When I asked the girls in the class if they had heard of Halloween, one said, “Yes, it’s where you get a tree and put presents under it!”  (A Halloween/Christmas hybrid does sound intriguing—maybe next year.)  Using paper plates, cereal boxes, paint, feathers and glitter the girls made masks—some scary, some crazy, some striking.  We had several abstract feather people, a Frankenstein, and quite a few flesh-eating monsters.  After finishing the masks, volunteers from the local university led the girls around the TYO center for trick or treating.  Staff members asked the trick or treaters to do tricks—sing happy birthday, spin around in a circle, hop on one foot–and then rewarded them with plenty of candy.

Through this project, I was able to get my Halloween fix, introduce my students to a fun American tradition, and get TYO staff involved with my class.  It was a great way to bring Halloween to Palestine.  And of course, here are the magnificent masks!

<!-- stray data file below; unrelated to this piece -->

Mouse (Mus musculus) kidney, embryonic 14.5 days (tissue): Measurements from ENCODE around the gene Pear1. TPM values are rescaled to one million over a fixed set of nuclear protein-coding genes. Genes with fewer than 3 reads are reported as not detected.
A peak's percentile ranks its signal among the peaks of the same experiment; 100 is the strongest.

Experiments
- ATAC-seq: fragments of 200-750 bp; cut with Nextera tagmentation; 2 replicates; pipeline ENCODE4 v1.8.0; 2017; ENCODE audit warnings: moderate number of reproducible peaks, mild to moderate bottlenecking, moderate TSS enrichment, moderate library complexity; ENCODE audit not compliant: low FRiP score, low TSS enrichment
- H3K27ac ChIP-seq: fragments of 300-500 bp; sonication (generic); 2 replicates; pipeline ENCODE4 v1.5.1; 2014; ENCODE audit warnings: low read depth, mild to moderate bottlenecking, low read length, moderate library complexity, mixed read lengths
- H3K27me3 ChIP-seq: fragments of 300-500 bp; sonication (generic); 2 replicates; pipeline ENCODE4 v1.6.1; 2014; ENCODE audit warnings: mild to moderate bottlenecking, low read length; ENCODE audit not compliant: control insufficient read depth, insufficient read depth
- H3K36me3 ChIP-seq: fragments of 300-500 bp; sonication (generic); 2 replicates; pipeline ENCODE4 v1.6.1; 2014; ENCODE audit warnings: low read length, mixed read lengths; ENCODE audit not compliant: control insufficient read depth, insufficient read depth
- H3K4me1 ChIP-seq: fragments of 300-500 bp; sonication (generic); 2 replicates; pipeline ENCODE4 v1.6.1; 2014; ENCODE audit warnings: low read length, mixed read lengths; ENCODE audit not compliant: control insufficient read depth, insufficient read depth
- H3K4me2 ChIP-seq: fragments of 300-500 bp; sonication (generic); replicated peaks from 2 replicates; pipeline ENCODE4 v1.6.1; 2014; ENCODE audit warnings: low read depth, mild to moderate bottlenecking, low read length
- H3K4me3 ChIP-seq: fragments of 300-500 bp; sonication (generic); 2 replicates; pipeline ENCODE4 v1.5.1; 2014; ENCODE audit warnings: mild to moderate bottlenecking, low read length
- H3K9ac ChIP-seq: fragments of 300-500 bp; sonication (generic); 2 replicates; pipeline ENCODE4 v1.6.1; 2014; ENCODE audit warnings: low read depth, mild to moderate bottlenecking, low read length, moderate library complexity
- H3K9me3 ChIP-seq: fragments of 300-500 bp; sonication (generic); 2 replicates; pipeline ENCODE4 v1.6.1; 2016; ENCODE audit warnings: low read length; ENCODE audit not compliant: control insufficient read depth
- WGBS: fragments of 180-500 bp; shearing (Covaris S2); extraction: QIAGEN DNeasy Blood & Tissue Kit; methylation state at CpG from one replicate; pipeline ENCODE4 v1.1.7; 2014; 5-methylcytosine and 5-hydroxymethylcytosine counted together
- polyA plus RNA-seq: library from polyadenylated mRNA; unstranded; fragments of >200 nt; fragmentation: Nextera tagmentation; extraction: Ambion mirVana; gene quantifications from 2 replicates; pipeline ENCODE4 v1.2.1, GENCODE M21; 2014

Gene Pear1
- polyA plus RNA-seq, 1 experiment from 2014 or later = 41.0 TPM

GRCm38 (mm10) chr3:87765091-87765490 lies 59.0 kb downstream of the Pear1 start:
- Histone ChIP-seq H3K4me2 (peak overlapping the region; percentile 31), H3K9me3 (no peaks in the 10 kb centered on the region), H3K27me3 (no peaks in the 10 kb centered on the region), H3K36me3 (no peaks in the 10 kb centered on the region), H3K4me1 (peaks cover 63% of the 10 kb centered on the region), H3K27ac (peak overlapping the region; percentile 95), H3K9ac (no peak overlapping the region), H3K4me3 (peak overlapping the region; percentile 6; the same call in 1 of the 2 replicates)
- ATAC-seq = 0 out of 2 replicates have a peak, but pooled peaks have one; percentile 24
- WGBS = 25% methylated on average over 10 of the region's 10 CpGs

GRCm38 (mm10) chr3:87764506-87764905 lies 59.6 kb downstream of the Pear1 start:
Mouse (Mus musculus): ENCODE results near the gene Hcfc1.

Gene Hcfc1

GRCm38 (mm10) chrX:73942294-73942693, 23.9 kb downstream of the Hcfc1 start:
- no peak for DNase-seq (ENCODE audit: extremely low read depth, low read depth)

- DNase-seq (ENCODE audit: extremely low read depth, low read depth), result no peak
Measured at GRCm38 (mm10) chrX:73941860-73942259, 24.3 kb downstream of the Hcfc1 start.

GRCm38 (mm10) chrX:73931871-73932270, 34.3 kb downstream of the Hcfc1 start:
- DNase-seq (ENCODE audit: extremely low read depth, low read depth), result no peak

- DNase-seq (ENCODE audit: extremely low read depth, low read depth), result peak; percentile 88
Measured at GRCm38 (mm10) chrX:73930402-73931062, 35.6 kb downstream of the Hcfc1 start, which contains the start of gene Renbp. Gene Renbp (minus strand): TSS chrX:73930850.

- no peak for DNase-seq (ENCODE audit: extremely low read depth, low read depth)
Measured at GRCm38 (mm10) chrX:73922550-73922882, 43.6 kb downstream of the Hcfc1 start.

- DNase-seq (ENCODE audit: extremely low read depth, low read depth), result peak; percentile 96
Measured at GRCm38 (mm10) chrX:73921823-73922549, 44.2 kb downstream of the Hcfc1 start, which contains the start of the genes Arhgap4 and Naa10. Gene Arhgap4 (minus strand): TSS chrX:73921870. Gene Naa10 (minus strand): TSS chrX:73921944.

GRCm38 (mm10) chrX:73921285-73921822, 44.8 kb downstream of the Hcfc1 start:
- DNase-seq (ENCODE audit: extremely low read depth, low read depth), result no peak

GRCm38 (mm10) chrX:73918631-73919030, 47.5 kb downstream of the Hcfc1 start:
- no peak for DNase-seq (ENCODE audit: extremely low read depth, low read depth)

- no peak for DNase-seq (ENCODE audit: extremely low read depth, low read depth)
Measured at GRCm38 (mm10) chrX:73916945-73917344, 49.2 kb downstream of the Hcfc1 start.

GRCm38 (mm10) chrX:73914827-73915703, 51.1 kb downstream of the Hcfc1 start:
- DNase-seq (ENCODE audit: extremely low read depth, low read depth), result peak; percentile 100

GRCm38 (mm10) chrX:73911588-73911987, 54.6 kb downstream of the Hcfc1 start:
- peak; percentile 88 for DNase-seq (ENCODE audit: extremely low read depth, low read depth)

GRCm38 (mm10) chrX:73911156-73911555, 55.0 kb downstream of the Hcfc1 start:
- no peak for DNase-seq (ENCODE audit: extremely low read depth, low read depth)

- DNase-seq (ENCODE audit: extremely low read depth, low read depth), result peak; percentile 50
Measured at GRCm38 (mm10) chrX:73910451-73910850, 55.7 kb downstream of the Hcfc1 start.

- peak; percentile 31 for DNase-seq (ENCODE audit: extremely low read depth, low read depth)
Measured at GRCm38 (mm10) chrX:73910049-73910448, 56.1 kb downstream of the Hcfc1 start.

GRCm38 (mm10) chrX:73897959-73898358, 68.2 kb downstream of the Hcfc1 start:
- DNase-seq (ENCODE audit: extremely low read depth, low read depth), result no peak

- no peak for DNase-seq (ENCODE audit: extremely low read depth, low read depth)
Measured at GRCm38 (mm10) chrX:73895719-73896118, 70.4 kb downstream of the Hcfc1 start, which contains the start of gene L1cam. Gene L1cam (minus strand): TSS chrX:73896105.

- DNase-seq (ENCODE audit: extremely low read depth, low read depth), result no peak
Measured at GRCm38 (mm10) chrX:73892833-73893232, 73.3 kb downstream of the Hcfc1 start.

Ashwini is an intern at TYO Nablus and a participant in the Kalimatna Initiative.

Shaking Things Up

One of the moments I enjoyed most over the past five weeks happened when my class took painted toilet paper rolls— “telescopes”—outside to the TYO balcony. The children peered out across their city and excitedly called out what they saw: buildings, mosques, cars, trees, birds, laundry, and more. Back inside, they drew some of those sights to create a Nablus scene for our classroom wall.

With the goal of stimulating further observations of their world, I planned this Tuesday’s class around the theme of sound. We started with a rhythm game involving clapping, stomping, and snapping. Then we spent two minutes listening to the sounds we could hear from our classroom and writing them down. Keeping the kids quiet and focused on their own paper during this activity was challenging. In general, conveying the idea that there is not one right answer has proven difficult in class since the education system in Palestine focuses a lot on memorization.